And then there are songs that are so originally yet organically structured that only a mind producing both the words and music could have conceived of them. Consider the astonishing dramatic shifts in mood and melody found in ''Cheek to Cheek'': The song starts with the dreamy ''Heaven/I'm in heaven'' theme, which it repeats, then breaks into the buoyant ''Oh! I love to climb a mountain'' theme, repeating it (''Oh! I love to go out fishing''). And then, suddenly, there's the ecstatic command to ''Dance with me'' -- before the singer settles back into the dreamy first theme: ''The charm about you/Will carry me through/To heaven/I'm in heaven. . . .'' The song was written, of course, for Astaire and Rogers to dance to, but it stands, or rather dances, on its own.
Fred Astaire and Ginger Rogers
So why be reluctant to acknowledge Berlin's genius? For perhaps much the same reason that Gide sighed when he had to endorse Hugo: a feeling that so prodigious an output is a sign that quality was sacrificed in favor of quantity. Rodgers and Hart, Porter and Harold Arlen were more consistently sophisticated in their songwriting, and at their best, touched on emotional complexities that seem absent from Berlin's ballads. Gershwin and Ellington and Billy Strayhorn forged a link between dance hall and concert hall; Berlin thought for a time of writing an opera, but nothing came of it. Kern's ''Show Boat'' and Rodgers and Hammerstein's ''Oklahoma!,'' ''Carousel'' and ''South Pacific'' set benchmarks for the musical theater that Berlin never quite reached.
And there's also a sense that enormous public adulation -- Berlin was honored with everything from an Oscar to a Medal of Freedom -- has to be built on crowd-pleasing schmaltz and sentimentality. But there's great artistry even in Berlin's crowd-pleasing.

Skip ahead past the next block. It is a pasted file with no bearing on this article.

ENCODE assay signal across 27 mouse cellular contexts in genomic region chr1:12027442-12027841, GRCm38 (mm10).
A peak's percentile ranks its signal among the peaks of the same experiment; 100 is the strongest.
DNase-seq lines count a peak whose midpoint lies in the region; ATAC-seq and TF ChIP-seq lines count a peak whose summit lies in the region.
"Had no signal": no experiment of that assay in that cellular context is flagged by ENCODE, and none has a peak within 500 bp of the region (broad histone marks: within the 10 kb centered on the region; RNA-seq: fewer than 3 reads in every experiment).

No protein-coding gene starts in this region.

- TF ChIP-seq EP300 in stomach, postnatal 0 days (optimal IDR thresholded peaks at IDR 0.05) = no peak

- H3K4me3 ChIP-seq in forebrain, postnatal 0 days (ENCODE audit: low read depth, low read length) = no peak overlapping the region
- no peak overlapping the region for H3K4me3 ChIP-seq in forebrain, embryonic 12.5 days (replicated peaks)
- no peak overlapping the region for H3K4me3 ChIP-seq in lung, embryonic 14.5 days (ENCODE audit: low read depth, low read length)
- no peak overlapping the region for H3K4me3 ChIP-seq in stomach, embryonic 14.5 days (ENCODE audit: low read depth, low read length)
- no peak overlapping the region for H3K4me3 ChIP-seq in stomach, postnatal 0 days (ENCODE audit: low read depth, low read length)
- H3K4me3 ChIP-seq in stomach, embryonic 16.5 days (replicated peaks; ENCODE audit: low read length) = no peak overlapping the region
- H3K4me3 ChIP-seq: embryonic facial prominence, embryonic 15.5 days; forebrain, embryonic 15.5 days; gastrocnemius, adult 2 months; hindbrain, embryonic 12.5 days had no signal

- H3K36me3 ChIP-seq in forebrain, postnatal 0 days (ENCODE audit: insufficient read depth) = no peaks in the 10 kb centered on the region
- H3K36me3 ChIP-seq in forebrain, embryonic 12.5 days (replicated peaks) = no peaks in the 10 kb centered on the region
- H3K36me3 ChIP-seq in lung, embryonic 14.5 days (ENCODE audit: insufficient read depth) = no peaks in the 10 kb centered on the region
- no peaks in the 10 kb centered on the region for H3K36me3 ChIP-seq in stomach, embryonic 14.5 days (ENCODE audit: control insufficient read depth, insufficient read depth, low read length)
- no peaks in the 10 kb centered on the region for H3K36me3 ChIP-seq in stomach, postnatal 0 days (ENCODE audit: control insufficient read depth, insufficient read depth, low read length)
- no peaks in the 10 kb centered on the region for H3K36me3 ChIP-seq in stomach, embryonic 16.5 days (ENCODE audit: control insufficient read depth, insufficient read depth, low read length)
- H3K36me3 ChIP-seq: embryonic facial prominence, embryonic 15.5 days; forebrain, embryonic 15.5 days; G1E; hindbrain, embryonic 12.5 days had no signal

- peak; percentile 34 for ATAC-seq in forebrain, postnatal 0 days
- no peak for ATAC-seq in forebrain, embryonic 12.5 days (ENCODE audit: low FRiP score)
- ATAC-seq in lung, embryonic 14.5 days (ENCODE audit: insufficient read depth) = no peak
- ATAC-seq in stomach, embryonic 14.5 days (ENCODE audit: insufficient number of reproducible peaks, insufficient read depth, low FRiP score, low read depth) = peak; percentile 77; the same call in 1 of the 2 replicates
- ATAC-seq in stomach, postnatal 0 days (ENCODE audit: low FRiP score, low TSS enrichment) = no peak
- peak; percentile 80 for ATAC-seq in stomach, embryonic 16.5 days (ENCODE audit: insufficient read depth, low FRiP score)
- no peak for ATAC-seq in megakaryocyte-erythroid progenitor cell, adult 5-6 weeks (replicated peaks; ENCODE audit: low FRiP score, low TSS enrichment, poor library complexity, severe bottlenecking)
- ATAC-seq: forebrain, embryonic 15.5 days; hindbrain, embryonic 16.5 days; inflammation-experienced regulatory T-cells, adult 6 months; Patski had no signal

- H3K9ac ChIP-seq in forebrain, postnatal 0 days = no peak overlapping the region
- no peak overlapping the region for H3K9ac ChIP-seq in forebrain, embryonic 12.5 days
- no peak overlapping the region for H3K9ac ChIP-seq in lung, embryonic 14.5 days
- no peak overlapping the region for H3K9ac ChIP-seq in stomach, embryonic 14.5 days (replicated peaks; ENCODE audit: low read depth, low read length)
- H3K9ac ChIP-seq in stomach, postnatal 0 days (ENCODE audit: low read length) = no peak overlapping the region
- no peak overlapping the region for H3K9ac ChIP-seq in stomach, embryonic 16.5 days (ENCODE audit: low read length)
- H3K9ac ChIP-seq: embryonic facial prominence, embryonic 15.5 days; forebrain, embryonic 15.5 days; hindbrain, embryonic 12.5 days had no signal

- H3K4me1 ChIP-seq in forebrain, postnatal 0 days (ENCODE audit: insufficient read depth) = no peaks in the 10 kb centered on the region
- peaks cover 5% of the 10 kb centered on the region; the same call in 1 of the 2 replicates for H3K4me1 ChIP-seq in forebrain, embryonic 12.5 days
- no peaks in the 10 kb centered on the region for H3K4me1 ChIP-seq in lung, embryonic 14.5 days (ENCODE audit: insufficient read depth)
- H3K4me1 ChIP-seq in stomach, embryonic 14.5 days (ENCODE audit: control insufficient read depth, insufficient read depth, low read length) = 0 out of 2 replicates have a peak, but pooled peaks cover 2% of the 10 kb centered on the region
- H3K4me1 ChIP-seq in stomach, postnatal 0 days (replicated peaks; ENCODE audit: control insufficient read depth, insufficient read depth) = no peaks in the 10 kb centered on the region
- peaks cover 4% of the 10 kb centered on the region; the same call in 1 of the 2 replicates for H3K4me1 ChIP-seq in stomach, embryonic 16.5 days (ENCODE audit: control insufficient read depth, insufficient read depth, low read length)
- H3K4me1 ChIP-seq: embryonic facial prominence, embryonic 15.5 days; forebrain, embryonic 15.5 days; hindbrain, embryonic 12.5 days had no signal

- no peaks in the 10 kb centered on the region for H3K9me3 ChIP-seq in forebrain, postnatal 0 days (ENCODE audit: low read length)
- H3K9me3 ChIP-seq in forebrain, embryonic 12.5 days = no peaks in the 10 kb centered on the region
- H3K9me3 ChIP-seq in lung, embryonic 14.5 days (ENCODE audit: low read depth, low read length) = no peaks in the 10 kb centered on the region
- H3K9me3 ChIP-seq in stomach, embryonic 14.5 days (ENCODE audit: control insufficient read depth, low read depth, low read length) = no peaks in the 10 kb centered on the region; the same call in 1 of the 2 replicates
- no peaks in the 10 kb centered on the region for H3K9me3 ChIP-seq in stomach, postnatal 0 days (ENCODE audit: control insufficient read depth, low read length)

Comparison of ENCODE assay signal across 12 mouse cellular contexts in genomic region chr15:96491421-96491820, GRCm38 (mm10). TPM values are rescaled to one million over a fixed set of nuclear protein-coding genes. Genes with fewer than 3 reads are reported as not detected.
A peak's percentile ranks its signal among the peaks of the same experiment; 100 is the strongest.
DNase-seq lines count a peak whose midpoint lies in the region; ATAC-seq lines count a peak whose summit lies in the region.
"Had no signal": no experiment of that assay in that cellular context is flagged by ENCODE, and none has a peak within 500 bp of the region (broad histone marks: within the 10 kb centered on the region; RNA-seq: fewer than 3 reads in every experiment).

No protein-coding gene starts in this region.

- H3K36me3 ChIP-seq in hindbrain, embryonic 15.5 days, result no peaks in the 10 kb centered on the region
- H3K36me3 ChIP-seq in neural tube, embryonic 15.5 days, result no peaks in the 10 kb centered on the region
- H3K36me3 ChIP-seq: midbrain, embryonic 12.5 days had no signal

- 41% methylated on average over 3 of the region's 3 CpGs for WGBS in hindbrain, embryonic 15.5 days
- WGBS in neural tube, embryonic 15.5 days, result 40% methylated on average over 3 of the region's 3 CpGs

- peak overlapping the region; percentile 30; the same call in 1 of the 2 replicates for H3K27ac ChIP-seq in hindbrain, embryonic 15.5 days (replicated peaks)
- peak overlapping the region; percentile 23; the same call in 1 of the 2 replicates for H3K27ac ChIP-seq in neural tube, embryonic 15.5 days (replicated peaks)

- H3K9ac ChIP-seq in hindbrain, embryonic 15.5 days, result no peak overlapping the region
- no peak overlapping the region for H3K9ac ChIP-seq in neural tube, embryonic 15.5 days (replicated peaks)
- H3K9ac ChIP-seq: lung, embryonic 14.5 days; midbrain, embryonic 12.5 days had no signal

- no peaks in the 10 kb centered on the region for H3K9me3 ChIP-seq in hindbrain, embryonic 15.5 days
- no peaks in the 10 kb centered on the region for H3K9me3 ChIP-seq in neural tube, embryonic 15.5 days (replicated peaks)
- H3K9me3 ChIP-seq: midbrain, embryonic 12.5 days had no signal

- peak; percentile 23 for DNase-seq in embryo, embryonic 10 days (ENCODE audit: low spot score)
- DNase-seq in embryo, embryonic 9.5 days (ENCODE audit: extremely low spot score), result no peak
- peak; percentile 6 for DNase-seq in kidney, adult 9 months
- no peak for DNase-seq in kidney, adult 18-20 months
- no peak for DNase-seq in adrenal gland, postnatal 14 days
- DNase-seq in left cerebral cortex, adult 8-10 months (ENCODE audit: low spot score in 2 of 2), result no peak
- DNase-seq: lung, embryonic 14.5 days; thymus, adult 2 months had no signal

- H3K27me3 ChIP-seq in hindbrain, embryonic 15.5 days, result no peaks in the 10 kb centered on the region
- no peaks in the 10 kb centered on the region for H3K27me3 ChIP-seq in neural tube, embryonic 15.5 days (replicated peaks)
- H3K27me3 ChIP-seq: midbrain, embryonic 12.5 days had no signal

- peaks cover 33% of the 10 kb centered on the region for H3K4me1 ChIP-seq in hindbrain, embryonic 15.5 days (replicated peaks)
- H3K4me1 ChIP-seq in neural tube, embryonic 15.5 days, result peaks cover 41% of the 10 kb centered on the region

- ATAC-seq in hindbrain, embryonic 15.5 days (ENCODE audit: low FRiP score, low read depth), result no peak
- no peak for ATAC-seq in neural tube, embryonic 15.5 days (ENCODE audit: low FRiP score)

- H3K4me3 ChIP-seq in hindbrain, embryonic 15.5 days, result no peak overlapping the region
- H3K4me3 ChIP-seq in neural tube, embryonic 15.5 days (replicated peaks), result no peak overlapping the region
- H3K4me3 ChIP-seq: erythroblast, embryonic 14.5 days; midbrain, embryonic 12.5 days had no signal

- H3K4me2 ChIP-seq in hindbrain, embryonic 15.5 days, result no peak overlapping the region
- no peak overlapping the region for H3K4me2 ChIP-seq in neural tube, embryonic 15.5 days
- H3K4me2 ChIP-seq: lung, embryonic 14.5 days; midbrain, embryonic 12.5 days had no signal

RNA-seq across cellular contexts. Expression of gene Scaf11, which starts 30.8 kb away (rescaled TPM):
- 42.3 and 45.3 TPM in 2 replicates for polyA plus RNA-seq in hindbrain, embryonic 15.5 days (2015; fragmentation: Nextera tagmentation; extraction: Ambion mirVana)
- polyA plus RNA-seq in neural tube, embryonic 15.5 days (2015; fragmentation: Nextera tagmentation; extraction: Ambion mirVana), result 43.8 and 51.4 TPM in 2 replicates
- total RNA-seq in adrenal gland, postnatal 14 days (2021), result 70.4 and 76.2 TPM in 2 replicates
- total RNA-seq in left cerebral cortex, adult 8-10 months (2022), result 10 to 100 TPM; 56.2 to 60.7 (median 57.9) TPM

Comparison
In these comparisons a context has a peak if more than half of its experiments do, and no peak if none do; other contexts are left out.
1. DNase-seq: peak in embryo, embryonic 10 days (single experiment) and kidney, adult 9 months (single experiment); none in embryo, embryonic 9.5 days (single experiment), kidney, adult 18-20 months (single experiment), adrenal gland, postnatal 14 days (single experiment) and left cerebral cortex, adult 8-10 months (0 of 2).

Many of us may be uncomfortable with the politics of ''God Bless America'' -- Woody Guthrie, you may recall, wrote ''This Land Is Your Land'' in reaction against Berlin's anthem -- but it's a prime example of Berlin's skill at writing for the human voice. (It must, however, be sung simply and sincerely -- not with the faux-soul note-bending that Celine Dion inflicts on it.) When Kate Smith's creamy contralto sails into those big open vowels of ''oceans,'' ''foam'' and ''home sweet home,'' who can resist?
This huge volume includes the words to every one of the more than 1,200 songs Berlin wrote -- from ''Marie From Sunny Italy,'' copyrighted in 1907, to a lyric called ''Growing Gray'' that's dated Sept. 2, 1987, seven months before his 100th birthday. Editors Robert Kimball and Linda Emmet, Berlin's daughter, supply commentary on many of the songs and on the shows and films he wrote them for, and the book is full of pictures of Berlin and the productions on which he worked.
It's also a wonderful document of changing American musical and theatrical tastes, from the now-disgraced ''coon songs'' -- as well as other Tin Pan Alley songs stereotyping the Irish, the Italians and the Jews -- to the giddy revues of the '20s, the movie musicals of the '30s, the book musicals of '40s Broadway, and the increasingly marginal role played by Berlin's kind of music in the '50s and afterward. ''The Complete Lyrics of Irving Berlin'' is an essential volume for anyone who loves American popular song.
KURT WEILL ON STAGE: From Berlin to Broadway
By Foster Hirsch
Limelight, 416 pp., $20 paperback
Kurt Weill led two lives, and Foster Hirsch looks at both of them in ''Kurt Weill on Stage: From Berlin to Broadway.'' There was Weill the classically trained composer, who teamed up with Bertolt Brecht in the avant-garde of the Weimar Republic and gave the world ''The Threepenny Opera'' and ''Mahagonny.'' And there was Weill the Broadway composer, whose musical collaborations with the likes of Maxwell Anderson, Moss Hart, Ira Gershwin, Ogden Nash and Alan Jay Lerner paved the way for the achievements of Leonard Bernstein and Stephen Sondheim.